- “7th inning guy”: LaTroy Hawkins / Takashi Saito (Combined: 2.28 ERA / 1.200 WHIP / 6.1 K/9)
- (the Brewers used two veterans so as to keep them fresh)
- Closer: Greg Holland (1.44 ERA / 1.83 FIP / 46 saves / 0.914 WHIP / 13.0 K/9)
- Setup man: Wade Davis (1.00 ERA / 1.19 FIP / 0.847 WHIP / 13.6 K/9)
- “7th inning guy”: Kelvin Herrera (1.41 ERA / 2.69 FIP / 1.143 WHIP / 7.6 K/9)
Six inning games are easier to win than nine inning games. Both of these teams had/have that game-shortening bullpen that general managers are yearning to cobble together each and every off-season.
I won’t lie to you though. The former Brewers being on the Royals certainly helps me root for them. In fact, it led to a series of tweets (@BrewerNation) with commentary how the team with the most former Brewers on it was winning every series (and even every game for a while) in the 2014 Postseason.
Market size, payroll relative to MLB’s elite, a fan base desperate for a winner after more than 25 years of missing the playoffs, that their last pennant was won in the 1980’s — these are all comparisons between the two franchises that help me see them in such a similar light.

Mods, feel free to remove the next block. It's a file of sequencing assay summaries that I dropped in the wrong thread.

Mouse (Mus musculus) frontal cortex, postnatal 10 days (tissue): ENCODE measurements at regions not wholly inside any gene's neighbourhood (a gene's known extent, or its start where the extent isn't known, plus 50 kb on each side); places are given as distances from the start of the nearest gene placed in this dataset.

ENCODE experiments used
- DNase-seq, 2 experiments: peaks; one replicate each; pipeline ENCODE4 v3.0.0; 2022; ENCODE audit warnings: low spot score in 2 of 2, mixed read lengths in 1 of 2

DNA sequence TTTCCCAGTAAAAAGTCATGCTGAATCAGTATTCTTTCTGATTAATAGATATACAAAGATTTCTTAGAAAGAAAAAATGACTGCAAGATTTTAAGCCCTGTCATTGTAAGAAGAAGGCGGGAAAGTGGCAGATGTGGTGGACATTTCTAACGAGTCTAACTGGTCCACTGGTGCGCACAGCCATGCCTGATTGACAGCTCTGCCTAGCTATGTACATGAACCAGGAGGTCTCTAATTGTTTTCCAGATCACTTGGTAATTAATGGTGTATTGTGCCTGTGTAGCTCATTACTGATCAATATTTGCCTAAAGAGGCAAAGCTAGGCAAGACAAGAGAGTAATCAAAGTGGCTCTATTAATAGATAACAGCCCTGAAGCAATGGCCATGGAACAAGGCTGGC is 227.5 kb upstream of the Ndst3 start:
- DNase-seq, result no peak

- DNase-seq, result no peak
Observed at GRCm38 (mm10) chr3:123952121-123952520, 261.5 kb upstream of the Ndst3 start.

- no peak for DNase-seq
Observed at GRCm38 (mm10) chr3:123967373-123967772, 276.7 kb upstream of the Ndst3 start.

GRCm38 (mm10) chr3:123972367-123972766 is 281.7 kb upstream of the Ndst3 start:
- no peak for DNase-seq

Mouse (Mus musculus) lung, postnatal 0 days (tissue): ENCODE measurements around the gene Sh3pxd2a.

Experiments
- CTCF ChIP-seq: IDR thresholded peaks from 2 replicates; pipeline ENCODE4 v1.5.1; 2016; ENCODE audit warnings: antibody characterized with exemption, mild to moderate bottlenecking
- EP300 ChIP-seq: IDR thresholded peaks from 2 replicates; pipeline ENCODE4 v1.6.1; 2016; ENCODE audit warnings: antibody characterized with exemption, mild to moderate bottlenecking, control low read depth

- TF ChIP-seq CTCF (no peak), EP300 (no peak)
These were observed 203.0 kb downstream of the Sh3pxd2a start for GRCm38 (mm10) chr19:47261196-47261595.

But when it comes down to it, when all the dust has settled, at the end of the day, when all the clichés have been dropped…
I’m rooting for the 2014 Kansas City Royals because I see the 2011 Milwaukee Brewers and what might have been.
The comparisons can stop there, though, because this Kansas City team won the two games which that Milwaukee team didn’t. The Royals won their pennant and now have a chance to win another World Series, while the Brewers still seek their first championship.
But if these Royals can get the job done, it offers renewed hope that my team can one day get back and accomplish the same.
And that’s worth rooting for more than anything.
By: Big Rygg
As you’ve seen, the first three picks were posted in the blog here within a matter of moments after they were selected.
Here now is the entire list of first day selections by the Milwaukee Brewers along with some comments about some of the selections from yours truly and some MLB.com linkage for your perusal.
Pick #16 – Brett Lawrie, C, 5’11”, 200lbs, Bats/Throws: R/R | Brookswood SS
Comments: Catcher is one of the thinnest positions in the Brewers’ Minor League system. This was a pick that the team was very excited to make once Lawrie fell to them. With the reports all saying that this kid should definitely hit, you can rest assured that the Brewers will give him EVERY opportunity to remain as a catcher.
Enhanced Scouting Report
Pick #32 – Jake Odorizzi, RHP, 6’2″, 175lbs, Bats/Throws: R/R | Highland HS (IL)